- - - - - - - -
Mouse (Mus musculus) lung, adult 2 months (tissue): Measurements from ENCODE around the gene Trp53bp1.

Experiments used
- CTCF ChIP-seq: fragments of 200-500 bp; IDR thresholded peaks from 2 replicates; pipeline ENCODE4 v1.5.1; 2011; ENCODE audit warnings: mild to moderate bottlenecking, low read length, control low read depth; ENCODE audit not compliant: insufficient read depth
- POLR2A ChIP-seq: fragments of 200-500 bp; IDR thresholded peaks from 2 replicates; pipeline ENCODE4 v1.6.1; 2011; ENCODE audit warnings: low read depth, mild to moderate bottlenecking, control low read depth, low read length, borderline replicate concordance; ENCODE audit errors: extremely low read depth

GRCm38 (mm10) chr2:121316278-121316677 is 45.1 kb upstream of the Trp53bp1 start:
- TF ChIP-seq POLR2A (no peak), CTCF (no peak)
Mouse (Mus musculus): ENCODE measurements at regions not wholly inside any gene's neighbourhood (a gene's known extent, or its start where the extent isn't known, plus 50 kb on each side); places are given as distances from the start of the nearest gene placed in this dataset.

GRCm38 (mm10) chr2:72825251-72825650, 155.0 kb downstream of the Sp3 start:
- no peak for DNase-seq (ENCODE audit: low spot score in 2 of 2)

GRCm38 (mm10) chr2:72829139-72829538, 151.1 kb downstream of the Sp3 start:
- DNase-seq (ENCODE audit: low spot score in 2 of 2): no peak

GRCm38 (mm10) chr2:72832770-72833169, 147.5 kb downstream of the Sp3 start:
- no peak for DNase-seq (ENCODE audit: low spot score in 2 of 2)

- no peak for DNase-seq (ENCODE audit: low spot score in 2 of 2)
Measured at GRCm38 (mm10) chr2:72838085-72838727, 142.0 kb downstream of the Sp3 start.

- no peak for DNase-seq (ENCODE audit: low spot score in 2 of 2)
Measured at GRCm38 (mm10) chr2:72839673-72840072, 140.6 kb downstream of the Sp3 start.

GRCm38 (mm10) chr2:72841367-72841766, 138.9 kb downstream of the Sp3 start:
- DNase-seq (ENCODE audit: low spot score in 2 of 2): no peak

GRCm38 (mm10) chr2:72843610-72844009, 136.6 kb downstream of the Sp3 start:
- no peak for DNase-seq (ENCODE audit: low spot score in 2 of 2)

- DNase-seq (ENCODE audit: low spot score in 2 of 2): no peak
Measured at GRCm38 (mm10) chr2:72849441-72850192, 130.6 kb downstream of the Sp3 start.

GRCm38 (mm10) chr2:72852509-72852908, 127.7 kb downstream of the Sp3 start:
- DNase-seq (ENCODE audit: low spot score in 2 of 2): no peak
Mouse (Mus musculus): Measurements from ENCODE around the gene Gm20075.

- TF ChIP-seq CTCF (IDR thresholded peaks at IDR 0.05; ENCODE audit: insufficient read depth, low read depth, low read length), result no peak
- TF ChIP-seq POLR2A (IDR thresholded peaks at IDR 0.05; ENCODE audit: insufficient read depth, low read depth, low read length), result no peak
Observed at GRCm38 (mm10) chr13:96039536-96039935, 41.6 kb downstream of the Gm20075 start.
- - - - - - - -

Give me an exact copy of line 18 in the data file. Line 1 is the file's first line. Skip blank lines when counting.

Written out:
GRCm38 (mm10) chr2:72841367-72841766, 138.9 kb downstream of the Sp3 start: